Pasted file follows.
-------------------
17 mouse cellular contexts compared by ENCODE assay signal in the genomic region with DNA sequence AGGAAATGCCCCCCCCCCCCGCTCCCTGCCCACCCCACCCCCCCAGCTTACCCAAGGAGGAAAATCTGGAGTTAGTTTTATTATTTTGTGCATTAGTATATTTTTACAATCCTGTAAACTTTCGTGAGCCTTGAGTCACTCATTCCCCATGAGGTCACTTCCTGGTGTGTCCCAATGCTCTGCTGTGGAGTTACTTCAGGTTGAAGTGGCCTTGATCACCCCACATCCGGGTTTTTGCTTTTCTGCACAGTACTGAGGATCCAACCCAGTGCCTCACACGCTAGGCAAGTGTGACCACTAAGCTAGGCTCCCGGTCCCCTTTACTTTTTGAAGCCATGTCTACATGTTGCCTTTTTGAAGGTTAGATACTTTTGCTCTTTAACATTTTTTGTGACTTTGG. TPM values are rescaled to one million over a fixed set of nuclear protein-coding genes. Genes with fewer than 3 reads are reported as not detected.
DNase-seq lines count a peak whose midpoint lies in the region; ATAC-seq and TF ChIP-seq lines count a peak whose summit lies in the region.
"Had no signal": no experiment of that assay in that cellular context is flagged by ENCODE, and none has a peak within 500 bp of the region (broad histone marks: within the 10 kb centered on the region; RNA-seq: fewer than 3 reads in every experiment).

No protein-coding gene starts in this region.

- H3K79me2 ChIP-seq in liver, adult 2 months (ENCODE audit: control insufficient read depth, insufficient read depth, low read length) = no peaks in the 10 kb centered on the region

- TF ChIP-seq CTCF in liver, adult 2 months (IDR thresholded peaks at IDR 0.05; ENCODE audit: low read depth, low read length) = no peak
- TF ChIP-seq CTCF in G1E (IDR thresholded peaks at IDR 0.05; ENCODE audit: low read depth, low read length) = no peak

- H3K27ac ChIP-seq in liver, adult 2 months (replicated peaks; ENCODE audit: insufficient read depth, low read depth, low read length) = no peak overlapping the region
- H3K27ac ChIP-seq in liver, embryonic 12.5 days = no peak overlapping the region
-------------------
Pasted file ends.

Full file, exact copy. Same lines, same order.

17 mouse cellular contexts compared by ENCODE assay signal in the genomic region with DNA sequence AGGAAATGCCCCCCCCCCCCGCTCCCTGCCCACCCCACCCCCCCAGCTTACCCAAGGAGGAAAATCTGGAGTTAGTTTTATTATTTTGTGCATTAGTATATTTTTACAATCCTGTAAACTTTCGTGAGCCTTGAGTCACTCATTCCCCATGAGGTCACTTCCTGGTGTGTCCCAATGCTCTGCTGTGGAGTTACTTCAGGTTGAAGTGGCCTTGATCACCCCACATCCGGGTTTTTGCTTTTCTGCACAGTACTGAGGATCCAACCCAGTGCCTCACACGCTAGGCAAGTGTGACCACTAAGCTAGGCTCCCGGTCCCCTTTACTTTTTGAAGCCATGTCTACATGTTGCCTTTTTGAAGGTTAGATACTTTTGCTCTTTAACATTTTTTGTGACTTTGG. TPM values are rescaled to one million over a fixed set of nuclear protein-coding genes. Genes with fewer than 3 reads are reported as not detected.
DNase-seq lines count a peak whose midpoint lies in the region; ATAC-seq and TF ChIP-seq lines count a peak whose summit lies in the region.
"Had no signal": no experiment of that assay in that cellular context is flagged by ENCODE, and none has a peak within 500 bp of the region (broad histone marks: within the 10 kb centered on the region; RNA-seq: fewer than 3 reads in every experiment).

No protein-coding gene starts in this region.

- H3K79me2 ChIP-seq in liver, adult 2 months (ENCODE audit: control insufficient read depth, insufficient read depth, low read length) = no peaks in the 10 kb centered on the region

- TF ChIP-seq CTCF in liver, adult 2 months (IDR thresholded peaks at IDR 0.05; ENCODE audit: low read depth, low read length) = no peak
- TF ChIP-seq CTCF in G1E (IDR thresholded peaks at IDR 0.05; ENCODE audit: low read depth, low read length) = no peak

- H3K27ac ChIP-seq in liver, adult 2 months (replicated peaks; ENCODE audit: insufficient read depth, low read depth, low read length) = no peak overlapping the region
- H3K27ac ChIP-seq in liver, embryonic 12.5 days = no peak overlapping the region